Sunday, March 21, 2010

Teaching philosophy in China to non-philosophy students

For the past year or so teaching in Ningbo I've tried to introduce some basic philosophical topics into my "social clubs", which are basically lecture classes whose content is entirely up to me. I think I've been getting better at making the ideas accessible and interesting. So far the students have been most interested in ethics and the good life.

My students come from a range of backgrounds. Some are professionals, some are university and high school students, and some are, as it were, full time students at Web who hope to find a job once they've improved their English. I have yet to meet one who has studied philosophy, and if I were to they would have mostly studied Marxist philosophy, taught as unquestionable truth. So this stuff, as far as I know, is completely new to all of them.

A few of the students have taken a particularly keen interest, and always have a lot to say. And what they say, while not as clever as what you'd hear in a philosophy class at Macalester, is often more insightful.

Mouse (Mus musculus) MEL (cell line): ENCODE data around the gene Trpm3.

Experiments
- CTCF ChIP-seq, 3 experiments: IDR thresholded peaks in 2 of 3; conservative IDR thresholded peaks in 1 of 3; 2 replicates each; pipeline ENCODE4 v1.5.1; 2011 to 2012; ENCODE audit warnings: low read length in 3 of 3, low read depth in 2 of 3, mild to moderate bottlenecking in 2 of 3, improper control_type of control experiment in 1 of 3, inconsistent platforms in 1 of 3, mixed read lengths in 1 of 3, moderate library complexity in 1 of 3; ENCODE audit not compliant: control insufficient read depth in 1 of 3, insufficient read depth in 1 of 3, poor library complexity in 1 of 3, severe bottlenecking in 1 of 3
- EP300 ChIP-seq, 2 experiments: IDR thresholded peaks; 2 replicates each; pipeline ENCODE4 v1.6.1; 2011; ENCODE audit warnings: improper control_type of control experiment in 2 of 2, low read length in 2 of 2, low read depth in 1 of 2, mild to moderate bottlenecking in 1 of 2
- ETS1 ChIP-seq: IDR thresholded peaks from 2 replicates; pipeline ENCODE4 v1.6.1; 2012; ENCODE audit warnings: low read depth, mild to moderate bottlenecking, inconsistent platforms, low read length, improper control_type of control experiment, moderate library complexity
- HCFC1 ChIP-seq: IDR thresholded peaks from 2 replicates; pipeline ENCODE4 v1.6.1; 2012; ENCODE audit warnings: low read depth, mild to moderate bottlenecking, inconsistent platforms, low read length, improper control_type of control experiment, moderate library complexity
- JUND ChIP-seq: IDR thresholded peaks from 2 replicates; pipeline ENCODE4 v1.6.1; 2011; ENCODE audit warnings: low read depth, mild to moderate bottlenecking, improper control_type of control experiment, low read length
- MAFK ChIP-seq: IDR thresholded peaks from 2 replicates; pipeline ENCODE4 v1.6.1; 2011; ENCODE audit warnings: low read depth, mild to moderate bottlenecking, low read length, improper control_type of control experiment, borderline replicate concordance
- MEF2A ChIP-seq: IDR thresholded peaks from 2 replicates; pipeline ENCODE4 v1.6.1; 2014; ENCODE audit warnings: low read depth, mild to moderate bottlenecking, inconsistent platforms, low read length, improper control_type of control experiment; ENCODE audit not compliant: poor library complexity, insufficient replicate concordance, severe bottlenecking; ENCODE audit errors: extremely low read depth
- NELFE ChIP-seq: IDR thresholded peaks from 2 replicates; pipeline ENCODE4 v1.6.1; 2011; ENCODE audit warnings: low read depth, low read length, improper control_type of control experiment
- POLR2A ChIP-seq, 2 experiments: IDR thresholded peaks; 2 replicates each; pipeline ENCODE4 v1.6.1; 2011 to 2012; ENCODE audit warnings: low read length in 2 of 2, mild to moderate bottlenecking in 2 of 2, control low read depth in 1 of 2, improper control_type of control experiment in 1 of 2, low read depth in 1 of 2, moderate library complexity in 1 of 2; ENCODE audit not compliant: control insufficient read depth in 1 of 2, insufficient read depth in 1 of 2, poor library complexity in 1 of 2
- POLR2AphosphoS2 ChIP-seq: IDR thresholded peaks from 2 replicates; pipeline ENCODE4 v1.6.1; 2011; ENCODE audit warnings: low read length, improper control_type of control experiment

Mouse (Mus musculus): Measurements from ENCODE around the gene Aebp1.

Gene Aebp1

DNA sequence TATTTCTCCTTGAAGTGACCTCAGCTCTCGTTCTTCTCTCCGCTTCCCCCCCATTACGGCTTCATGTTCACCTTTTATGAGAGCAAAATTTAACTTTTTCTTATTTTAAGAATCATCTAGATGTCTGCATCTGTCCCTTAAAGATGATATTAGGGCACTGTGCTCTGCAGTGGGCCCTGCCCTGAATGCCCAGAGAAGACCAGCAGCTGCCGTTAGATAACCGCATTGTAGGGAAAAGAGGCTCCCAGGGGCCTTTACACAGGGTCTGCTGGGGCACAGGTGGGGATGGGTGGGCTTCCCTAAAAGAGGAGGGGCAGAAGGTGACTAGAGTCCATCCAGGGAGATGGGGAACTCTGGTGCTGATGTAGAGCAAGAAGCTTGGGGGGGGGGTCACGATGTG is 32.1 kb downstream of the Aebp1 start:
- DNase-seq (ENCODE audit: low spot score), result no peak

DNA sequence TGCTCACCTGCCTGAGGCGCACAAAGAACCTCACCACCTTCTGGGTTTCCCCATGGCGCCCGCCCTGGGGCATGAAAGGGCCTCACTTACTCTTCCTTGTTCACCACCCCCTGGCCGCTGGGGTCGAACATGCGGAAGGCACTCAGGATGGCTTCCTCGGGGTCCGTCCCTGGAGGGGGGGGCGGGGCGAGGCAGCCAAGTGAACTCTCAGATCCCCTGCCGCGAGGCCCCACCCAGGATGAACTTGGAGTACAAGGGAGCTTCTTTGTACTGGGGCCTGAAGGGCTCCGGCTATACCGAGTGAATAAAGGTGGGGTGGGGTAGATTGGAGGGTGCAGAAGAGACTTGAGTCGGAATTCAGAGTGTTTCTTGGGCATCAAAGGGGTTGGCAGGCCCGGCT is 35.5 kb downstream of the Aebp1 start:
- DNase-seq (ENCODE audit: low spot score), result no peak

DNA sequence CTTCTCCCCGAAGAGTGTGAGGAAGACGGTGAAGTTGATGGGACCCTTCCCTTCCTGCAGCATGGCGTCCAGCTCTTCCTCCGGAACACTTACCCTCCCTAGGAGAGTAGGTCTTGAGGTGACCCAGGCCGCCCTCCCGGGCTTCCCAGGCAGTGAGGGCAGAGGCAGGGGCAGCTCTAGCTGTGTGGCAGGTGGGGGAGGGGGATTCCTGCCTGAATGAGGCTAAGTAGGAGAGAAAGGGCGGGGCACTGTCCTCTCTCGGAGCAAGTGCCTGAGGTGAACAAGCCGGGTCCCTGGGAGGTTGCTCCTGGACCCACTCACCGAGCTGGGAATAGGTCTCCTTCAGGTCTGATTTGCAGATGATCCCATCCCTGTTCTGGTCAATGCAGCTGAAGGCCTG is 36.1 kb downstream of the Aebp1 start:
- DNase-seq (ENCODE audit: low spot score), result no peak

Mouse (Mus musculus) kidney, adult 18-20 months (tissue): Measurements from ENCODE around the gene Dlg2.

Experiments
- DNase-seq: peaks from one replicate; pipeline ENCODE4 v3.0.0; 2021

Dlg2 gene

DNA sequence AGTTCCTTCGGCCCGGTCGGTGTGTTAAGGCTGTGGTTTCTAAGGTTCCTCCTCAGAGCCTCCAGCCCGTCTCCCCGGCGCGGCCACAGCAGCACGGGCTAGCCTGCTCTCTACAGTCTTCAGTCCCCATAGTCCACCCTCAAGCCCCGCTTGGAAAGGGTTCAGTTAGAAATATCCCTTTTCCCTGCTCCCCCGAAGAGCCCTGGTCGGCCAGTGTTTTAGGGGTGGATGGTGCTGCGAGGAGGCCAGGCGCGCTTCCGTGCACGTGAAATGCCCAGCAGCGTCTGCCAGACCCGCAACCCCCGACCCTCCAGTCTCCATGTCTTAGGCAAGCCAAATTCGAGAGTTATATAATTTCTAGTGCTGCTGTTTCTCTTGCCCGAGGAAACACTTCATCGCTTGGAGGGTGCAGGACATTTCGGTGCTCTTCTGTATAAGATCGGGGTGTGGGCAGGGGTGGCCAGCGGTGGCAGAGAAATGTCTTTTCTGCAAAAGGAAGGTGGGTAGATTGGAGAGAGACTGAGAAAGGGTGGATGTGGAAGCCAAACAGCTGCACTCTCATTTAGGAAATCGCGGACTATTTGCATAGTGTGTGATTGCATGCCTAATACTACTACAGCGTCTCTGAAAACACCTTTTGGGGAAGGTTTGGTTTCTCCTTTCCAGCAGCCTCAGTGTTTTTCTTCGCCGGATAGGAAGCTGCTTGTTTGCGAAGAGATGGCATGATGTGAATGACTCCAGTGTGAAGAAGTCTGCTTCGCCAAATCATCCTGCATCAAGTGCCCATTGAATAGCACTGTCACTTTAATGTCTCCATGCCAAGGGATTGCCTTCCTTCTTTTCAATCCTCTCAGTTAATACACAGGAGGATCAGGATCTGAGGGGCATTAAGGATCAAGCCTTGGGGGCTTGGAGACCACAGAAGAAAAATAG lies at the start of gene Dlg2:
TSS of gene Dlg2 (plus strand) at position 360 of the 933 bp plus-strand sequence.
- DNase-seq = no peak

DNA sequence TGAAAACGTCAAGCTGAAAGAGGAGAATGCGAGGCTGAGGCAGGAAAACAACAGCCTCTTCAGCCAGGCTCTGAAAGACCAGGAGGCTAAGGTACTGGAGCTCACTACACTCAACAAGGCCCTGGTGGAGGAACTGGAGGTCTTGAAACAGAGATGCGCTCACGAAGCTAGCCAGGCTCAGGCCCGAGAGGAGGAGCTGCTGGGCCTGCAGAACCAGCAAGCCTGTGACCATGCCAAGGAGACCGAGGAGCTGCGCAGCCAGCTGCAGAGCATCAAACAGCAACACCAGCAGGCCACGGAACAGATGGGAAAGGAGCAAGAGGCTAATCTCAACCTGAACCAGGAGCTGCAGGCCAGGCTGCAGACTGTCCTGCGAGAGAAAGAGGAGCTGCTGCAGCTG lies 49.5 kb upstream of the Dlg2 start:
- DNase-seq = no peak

More and more I think philosophy in the west has gotten way off track. It ought to be a discussion of basic values and concepts that anyone can participate in. It's gotten so loaded with unnecessary jargon that one has to take hundreds of hours of courses and write hundred of pages before you are are seen as being able to converse in it intelligently. But a lot of this stuff is really not that hard, if you try to make it clear, rather than tossing in as many clauses and obscure references as possible.

In China the culture seems ready for honest, open discussion about social values. There's already a lot of it going on, especially online. This makes it an interesting place to be an amateur philosopher.